EDU news from all over
News from all over
Full-Day Kindergarten: Gains for Low-Income KidsAccording to a new study by researchers at the University of Pittsburgh and Loyola University in Chicago, students who attend full-day kindergarten show slightly better reading and math skills than those who attend part-day—and by the beginning of third grade, kids from both groups show roughly equal skills.
Kids in part-day kindergarten, however, tend to come from wealthier families (see chart below) and have more stimulating home environments than those in full-day programs, whose parents often work full time. The study indicates that attending full-day kindergarten may help combat the effects of living in a low-income household—a hallmark of kids from high-population as well as rural areas.
In short, full-day kindergarten may be especially good for poor children—and therefore worth fighting for in your school system.
The study’s lead author, assistant professor Elizabeth Votruba-Drzal of the University of Pittsburgh, concludes that current kindergarten trends may be to the benefit of children. “The results of this study suggest that the shift from part-day to full-day kindergarten programs occurring across the U.S. may have positive implications for students’ learning trajectories in the short run,” she said.
RESEARCH ROUNDUPeight states have no regs for cyberschools
States should develop clear online education guidelines, according to a report from the Center for Evaluation and Education Policy at Indiana University. The report examines the expanding field of “cyberschools” and notes that virtual schools are not covered by state laws or regulations in Indiana and seven other states. The study looks at regulations of the other 42 states, which address issues such as whether online teachers should be certified and what level of training they receive.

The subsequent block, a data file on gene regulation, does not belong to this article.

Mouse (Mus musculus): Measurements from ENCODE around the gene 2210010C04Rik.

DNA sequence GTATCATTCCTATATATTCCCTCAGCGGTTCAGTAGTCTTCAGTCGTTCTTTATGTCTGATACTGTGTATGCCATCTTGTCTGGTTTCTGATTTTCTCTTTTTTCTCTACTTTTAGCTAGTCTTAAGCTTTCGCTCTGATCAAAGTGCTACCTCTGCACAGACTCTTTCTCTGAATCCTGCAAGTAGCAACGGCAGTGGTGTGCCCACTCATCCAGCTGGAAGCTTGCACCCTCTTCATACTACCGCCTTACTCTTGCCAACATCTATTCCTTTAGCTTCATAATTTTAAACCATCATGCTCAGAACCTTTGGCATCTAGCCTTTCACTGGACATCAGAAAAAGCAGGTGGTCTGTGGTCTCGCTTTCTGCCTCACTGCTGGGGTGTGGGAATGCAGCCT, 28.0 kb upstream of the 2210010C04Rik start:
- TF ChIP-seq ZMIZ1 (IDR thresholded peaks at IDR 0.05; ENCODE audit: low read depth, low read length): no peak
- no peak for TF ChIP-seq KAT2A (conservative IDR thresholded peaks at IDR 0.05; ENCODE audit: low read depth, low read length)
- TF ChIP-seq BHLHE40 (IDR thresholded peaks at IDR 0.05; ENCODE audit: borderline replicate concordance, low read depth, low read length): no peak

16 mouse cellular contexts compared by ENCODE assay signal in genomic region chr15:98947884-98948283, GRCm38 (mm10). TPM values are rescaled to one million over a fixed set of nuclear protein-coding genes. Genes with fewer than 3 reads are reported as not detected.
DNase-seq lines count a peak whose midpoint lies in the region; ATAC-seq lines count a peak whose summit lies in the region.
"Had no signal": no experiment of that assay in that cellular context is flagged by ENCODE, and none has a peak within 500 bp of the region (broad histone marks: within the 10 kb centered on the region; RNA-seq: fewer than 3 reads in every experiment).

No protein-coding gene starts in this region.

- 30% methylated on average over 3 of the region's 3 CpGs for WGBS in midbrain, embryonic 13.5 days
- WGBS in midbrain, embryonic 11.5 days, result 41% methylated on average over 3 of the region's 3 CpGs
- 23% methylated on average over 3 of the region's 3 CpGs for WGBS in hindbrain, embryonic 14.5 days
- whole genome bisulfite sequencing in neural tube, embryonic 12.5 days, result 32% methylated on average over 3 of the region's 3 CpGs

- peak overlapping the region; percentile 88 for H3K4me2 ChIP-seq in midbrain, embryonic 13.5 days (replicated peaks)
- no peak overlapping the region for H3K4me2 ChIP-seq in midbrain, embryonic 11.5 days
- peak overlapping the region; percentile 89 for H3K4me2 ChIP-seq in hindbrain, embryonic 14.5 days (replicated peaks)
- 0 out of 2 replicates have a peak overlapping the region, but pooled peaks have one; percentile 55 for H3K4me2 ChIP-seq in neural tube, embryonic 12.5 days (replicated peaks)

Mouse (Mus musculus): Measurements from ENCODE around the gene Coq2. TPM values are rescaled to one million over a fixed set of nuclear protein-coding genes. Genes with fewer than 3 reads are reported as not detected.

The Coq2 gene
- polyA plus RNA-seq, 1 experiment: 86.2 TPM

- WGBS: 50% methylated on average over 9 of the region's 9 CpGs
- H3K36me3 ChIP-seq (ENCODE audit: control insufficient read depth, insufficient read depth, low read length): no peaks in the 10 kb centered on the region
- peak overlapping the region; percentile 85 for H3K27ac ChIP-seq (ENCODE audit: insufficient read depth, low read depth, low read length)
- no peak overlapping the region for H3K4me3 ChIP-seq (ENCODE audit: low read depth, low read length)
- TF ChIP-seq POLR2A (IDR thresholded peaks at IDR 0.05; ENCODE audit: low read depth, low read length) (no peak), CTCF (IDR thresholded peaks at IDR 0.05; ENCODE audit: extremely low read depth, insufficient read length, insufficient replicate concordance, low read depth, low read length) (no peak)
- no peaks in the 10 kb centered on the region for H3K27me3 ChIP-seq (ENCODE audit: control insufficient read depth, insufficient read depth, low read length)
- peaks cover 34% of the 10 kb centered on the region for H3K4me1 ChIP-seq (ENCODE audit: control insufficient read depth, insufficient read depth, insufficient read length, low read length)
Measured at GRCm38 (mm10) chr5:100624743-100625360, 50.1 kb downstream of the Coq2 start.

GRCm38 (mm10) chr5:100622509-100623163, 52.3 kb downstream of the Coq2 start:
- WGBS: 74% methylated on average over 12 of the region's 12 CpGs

eighty-seven percent of new teachers ill-prepared
The National Council on Teacher Quality released a report that finds that 87 percent of undergraduate education schools fail to prepare elementary school teachers in math. NCTQ rated 77 education schools in 49 states and found that state and individual school requirements result in very few candidates being prepared to teach elementary math.
A sobering fact: One out of six schools in the study admits teachers without asking if they can do grade-school arithmetic.
states narrow the teacher qualification gap
Two studies show that the teacher qualification gap between high- and low-poverty schools has narrowed. The National Bureau of Economic Research observed the trend in New York, while the Illinois Education Research Council found a similar narrowing in Illinois. An influx of teachers with strong backgrounds has contributed to the trend, which appears to be yielding better scores at poorer schools.
score gaps among native american kids
The National Indian Education Study lays out some interesting trends among Native American fourth- and eighth-grade students. Those who attend schools with low numbers of Native American students tend to have higher reading and math scores, compared with their peers in schools with large Native American populations.